2 Big Mistakes to Avoid When Dealing with Transitions

Poor planning and lack of communication are the biggest mistakes business leaders make during a change. Here's what the best-run organizations are doing instead.

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For most, uncertainty and the psychological transitions experienced with change are very stressful. FEI Daily spoke with Bernie Brown, a discussion leader for Loscalzo Institute and currently serving as CFO at Gro-Well Brands, about the methods leaders rely on to help employees embrace new situations.

FEI Daily: When it comes to changes like mergers, restructures, or rapid growth – what are the psychological effects felt by employees?

Bernie Brown: What I find is that change is very difficult for people, and that one of the biggest challenges people have in a rapid change is lack of information. It feeds their fear. In a lot of cases, senior management may not have thought out all of the, ‘What are we going to do once that happens?’ which feeds into lack of information, and it kind of cycles on itself.

The organizations that have the hardest time with it really didn't plan and they don't have answers day one, day 10, day 15, day 20, and maybe they get around to answers day 30, day 40, day 50. And now only because the environment got nervous.

I find the number one thing people do a really bad job of is pre-planning, following by communicating. We tend to just think about ourselves. Your company gets bought: What does it mean to me? If [the organization] doesn’t come out with an announcement for four days, if they don't sit down with me for two weeks, ‘Well, that doesn't help me.’ And I would say that happens 80% of the time.

I've seen very big companies do a nice job of it. When I was with Tyco, we would buy companies. I bought nine companies in four years. We had a whole plan. ‘Here's how we're doing the actual transactions. Here's the checklist. Here are the people meetings, here's this, here's that.’

Now, that was in my division, and if you think about smaller companies and midsize companies, $50 million, $100 million… I just started with a company nine months ago, and we did an acquisition in Ontario, California, and we didn't show up on site for seven days. I was like, ‘Really? What are the people over there thinking?’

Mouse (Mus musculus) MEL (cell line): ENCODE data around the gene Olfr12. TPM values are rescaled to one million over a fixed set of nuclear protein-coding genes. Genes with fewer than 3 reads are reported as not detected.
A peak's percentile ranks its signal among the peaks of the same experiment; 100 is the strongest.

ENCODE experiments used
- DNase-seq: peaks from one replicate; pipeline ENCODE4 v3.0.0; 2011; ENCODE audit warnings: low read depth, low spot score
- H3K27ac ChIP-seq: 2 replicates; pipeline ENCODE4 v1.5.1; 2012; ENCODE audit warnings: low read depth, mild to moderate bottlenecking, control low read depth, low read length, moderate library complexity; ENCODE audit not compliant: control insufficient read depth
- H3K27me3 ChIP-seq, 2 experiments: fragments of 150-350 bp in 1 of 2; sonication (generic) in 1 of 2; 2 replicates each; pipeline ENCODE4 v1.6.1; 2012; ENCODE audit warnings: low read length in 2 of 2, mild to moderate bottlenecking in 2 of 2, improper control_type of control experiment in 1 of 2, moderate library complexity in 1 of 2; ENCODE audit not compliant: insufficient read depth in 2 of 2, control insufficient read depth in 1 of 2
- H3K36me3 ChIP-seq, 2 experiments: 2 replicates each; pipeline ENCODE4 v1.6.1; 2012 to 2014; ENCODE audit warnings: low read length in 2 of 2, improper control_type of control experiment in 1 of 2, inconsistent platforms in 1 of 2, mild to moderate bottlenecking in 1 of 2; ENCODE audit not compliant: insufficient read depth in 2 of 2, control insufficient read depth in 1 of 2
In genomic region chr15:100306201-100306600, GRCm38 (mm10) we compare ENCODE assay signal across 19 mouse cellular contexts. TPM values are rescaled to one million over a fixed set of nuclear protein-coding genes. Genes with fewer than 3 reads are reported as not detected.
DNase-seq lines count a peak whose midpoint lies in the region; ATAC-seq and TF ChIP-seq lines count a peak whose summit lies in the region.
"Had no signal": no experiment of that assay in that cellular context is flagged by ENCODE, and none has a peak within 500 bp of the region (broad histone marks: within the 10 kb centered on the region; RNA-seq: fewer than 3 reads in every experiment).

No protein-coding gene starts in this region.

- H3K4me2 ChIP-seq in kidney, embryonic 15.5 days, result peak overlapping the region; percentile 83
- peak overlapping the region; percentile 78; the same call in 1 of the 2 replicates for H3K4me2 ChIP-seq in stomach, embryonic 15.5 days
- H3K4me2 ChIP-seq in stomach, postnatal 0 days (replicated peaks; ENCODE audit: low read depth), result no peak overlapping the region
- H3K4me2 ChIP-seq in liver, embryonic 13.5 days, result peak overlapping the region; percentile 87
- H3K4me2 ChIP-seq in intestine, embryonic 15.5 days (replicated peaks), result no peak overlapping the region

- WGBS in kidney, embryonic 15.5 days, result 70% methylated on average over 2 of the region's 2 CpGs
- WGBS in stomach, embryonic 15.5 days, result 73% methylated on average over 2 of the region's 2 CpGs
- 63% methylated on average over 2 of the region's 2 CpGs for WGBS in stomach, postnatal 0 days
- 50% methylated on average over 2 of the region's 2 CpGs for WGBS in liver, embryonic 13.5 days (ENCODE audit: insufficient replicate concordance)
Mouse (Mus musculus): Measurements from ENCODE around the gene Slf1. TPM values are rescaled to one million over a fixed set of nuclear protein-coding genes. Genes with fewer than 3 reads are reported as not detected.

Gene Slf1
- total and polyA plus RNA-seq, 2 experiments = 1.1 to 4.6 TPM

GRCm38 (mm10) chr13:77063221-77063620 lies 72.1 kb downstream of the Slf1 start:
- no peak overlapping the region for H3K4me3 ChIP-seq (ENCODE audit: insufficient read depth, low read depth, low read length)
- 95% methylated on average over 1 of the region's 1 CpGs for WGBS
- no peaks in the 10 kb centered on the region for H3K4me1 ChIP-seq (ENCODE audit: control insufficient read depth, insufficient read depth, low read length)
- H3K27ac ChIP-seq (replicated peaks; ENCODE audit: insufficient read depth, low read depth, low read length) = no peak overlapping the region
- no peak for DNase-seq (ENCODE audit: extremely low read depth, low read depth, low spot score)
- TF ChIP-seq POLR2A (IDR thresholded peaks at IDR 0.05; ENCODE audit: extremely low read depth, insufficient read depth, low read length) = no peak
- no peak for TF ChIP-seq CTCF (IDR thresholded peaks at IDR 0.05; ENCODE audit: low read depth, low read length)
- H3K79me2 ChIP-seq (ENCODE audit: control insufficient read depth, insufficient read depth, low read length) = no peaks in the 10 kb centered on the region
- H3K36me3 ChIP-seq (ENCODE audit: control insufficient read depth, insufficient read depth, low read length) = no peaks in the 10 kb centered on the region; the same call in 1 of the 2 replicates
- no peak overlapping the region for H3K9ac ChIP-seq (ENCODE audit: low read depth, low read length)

I would say the number one and number two things that I noticed in all of those changes are, there is no plan, and people communicate poorly.

FEI Daily: Are employees more likely to leave a company if they feel out of the loop or as if they're not a priority?

Brown: Best run organizations know what's expected of them. If you were to acquire a company, you might've been the ‘A player’ and your owner just sold, and now you're not in-the-know. A players are people who can go anywhere, and they tend to look. Those people, when faced with lack of information, a lack of knowledge, or lack of involvement, are very open to leaving. Because think, ‘It’s changing, I used to know everything, I used to be involved, I used to be part of the decision-making process. Now I don't even know what's going on.’ They are highly likely to leave in that situation, and that is really devastating to an organization, because they tend to be the people who get everything done.

With restructuring events, there's not a soul on the planet who is happy. Not the senior management, not the middle management, not the people getting restructured. In some cases, people who are restructured end up with twice as much work. Now, in some situations, like if you're a company that's losing money, and you're restructuring to save money, there aren't a lot of answers and nobody wants to say that, right? The honesty, it's kind of glossed over, and employees, they can pick up on it like a radar. They know exactly what's going on. In that situation, the employees’ fears are being fed, and it may not be the truth. You have to really over-communicate to deal with that. And yes, all the employees, lack of information, nervousness and better employees, they can leave.

You have to always be worried about this, especially in today's market.

FEI Daily: You mentioned over-communication, but what are some of the other ways that companies can help their employees during a transition?

Brown: One of the ways is talking to an employee about how their role changes, what's going to be expected of them, what the new tasks are going to be.

Cost savings, at its root, is taking out non value added work. And there is no greater time than in these types of transition times, to take out non value added work, because, oftentimes, you have one person doing two jobs. And so to engage with your staff and engage with the people on trying to identify that and stop doing that non value added work is a definite way to get them engaged in the positive as opposed to the worry.

To learn more from Bernie Brown and discover methods to lead successful transitions so your employees can embrace a new situation and carry out the corresponding change, register for FEI's 2019 Financial Leadership Summit.